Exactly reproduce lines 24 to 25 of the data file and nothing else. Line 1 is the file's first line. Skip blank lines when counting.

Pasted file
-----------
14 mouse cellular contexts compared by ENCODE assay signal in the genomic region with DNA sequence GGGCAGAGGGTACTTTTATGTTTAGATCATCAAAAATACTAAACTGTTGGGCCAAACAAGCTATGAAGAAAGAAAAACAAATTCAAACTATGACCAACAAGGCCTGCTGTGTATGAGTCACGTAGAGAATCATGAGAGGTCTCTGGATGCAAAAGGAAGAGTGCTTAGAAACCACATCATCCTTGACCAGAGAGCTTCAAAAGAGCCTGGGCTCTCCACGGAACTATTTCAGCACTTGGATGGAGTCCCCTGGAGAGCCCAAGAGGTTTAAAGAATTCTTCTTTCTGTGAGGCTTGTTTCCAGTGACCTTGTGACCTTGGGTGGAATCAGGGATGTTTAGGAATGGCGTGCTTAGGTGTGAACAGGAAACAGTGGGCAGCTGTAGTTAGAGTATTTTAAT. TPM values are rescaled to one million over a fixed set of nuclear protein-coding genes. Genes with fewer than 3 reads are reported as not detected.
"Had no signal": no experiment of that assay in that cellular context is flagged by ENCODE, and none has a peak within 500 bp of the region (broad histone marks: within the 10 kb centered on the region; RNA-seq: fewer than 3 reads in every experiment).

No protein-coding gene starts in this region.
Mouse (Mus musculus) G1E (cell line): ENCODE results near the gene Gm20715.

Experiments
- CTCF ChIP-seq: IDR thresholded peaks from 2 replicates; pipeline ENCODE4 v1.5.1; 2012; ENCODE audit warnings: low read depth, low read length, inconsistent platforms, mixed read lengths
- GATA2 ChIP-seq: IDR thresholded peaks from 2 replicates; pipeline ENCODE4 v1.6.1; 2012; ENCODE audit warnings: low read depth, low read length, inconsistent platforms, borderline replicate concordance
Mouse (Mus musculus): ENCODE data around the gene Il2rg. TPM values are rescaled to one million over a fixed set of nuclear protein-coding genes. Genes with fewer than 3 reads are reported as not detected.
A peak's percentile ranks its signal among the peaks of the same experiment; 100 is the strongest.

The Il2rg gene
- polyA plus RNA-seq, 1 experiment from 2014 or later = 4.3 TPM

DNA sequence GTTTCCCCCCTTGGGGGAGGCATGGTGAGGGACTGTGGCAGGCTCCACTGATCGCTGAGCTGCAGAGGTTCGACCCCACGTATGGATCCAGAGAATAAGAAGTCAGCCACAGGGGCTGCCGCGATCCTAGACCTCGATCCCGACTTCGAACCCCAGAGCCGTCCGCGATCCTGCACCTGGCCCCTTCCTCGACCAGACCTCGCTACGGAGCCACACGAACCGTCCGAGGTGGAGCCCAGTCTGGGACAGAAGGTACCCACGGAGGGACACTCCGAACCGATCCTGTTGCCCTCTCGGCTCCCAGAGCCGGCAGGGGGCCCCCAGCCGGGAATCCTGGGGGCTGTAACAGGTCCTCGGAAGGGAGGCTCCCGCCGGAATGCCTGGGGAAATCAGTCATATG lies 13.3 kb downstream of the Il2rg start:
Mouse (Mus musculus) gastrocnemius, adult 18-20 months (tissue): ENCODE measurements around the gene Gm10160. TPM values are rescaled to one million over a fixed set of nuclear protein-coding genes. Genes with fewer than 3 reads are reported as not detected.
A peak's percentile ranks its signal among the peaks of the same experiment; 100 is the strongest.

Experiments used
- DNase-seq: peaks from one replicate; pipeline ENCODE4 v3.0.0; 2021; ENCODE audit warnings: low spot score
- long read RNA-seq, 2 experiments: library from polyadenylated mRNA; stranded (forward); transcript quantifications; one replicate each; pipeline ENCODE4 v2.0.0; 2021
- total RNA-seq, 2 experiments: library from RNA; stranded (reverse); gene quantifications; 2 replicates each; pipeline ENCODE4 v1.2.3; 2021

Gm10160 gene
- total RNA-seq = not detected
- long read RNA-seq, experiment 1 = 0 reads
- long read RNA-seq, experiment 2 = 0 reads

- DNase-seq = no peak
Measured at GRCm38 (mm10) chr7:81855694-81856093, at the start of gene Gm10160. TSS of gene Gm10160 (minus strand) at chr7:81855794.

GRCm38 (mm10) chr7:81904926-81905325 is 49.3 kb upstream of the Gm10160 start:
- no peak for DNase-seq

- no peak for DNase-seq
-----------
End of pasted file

Measured at GRCm38 (mm10) chr7:81855694-81856093, at the start of gene Gm10160. TSS of gene Gm10160 (minus strand) at chr7:81855794.

GRCm38 (mm10) chr7:81904926-81905325 is 49.3 kb upstream of the Gm10160 start: